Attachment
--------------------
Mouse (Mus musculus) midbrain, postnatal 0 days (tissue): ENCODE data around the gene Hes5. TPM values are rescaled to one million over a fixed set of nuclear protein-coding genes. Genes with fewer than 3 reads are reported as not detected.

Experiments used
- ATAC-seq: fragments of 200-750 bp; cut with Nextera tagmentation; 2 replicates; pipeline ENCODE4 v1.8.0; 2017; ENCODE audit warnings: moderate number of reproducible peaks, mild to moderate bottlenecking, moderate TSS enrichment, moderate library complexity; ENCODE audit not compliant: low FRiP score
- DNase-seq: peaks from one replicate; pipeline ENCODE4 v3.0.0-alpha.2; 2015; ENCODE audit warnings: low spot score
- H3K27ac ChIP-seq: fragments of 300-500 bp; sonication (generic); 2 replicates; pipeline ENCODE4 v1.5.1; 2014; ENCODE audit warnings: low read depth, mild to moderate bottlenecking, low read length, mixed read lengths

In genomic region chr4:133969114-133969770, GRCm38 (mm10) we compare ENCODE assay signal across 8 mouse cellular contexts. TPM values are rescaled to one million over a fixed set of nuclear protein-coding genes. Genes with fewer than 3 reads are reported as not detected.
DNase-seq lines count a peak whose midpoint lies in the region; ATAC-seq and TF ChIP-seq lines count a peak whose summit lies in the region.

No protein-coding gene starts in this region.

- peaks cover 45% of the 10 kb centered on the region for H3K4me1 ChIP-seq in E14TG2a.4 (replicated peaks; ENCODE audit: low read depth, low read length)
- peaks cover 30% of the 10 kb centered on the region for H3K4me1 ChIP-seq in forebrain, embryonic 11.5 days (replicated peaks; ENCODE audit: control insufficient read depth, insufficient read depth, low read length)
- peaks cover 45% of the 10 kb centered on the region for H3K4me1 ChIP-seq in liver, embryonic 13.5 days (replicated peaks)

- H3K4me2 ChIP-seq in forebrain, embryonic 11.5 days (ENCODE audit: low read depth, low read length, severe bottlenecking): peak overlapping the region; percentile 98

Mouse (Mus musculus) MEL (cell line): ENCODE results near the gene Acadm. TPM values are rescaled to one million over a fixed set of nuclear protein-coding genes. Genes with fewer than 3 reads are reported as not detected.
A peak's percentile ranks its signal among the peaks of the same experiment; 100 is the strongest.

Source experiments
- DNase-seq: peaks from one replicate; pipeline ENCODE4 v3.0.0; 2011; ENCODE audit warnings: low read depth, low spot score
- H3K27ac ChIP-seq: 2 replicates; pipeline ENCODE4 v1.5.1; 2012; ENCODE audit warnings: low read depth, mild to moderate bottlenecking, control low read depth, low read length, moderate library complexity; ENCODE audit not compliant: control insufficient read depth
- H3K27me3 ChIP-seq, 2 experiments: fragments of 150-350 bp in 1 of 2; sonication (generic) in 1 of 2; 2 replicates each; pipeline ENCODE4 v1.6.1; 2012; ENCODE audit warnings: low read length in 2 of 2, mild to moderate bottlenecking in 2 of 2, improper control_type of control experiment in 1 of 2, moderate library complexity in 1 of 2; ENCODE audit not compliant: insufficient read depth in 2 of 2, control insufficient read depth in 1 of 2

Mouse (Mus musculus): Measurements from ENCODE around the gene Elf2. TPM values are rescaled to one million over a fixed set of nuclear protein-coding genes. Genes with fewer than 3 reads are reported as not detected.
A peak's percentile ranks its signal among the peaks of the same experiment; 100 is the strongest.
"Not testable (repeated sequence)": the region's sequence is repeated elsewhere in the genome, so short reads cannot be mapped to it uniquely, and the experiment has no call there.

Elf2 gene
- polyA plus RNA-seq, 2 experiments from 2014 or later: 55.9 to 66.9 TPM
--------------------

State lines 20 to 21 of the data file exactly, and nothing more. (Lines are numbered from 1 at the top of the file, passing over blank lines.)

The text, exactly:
A peak's percentile ranks its signal among the peaks of the same experiment; 100 is the strongest.
"Not testable (repeated sequence)": the region's sequence is repeated elsewhere in the genome, so short reads cannot be mapped to it uniquely, and the experiment has no call there.